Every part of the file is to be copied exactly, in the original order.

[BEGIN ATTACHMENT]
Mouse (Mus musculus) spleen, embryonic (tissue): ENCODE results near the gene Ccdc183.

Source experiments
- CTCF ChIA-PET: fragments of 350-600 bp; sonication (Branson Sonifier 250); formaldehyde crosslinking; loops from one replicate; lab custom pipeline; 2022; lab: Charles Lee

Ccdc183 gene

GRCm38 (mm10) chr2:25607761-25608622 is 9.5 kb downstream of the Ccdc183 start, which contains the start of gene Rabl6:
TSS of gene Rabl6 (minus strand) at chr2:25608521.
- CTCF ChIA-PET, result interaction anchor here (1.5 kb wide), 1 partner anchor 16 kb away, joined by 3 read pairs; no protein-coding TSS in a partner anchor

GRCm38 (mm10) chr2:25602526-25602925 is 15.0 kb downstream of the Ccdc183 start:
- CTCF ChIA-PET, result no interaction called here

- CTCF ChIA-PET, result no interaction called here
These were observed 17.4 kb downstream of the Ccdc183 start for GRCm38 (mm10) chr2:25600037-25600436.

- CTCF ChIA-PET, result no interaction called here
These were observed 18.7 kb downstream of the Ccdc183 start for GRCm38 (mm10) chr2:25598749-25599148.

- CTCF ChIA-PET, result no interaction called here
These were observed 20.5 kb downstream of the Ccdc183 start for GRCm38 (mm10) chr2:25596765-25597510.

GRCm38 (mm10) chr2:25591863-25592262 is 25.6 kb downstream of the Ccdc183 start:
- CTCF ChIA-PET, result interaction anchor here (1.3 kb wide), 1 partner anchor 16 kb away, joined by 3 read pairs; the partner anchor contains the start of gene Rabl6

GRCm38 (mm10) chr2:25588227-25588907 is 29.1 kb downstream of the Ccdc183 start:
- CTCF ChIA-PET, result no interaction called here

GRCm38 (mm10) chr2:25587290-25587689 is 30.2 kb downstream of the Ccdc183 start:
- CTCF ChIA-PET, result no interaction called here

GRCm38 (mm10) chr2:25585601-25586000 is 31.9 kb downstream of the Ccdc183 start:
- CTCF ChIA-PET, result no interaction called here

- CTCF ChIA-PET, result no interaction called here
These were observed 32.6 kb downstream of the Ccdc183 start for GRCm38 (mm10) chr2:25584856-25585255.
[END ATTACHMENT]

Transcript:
Mouse (Mus musculus) spleen, embryonic (tissue): ENCODE results near the gene Ccdc183.

Source experiments
- CTCF ChIA-PET: fragments of 350-600 bp; sonication (Branson Sonifier 250); formaldehyde crosslinking; loops from one replicate; lab custom pipeline; 2022; lab: Charles Lee

Ccdc183 gene

GRCm38 (mm10) chr2:25607761-25608622 is 9.5 kb downstream of the Ccdc183 start, which contains the start of gene Rabl6:
TSS of gene Rabl6 (minus strand) at chr2:25608521.
- CTCF ChIA-PET, result interaction anchor here (1.5 kb wide), 1 partner anchor 16 kb away, joined by 3 read pairs; no protein-coding TSS in a partner anchor

GRCm38 (mm10) chr2:25602526-25602925 is 15.0 kb downstream of the Ccdc183 start:
- CTCF ChIA-PET, result no interaction called here

- CTCF ChIA-PET, result no interaction called here
These were observed 17.4 kb downstream of the Ccdc183 start for GRCm38 (mm10) chr2:25600037-25600436.

- CTCF ChIA-PET, result no interaction called here
These were observed 18.7 kb downstream of the Ccdc183 start for GRCm38 (mm10) chr2:25598749-25599148.

- CTCF ChIA-PET, result no interaction called here
These were observed 20.5 kb downstream of the Ccdc183 start for GRCm38 (mm10) chr2:25596765-25597510.

GRCm38 (mm10) chr2:25591863-25592262 is 25.6 kb downstream of the Ccdc183 start:
- CTCF ChIA-PET, result interaction anchor here (1.3 kb wide), 1 partner anchor 16 kb away, joined by 3 read pairs; the partner anchor contains the start of gene Rabl6

GRCm38 (mm10) chr2:25588227-25588907 is 29.1 kb downstream of the Ccdc183 start:
- CTCF ChIA-PET, result no interaction called here

GRCm38 (mm10) chr2:25587290-25587689 is 30.2 kb downstream of the Ccdc183 start:
- CTCF ChIA-PET, result no interaction called here

GRCm38 (mm10) chr2:25585601-25586000 is 31.9 kb downstream of the Ccdc183 start:
- CTCF ChIA-PET, result no interaction called here

- CTCF ChIA-PET, result no interaction called here
These were observed 32.6 kb downstream of the Ccdc183 start for GRCm38 (mm10) chr2:25584856-25585255.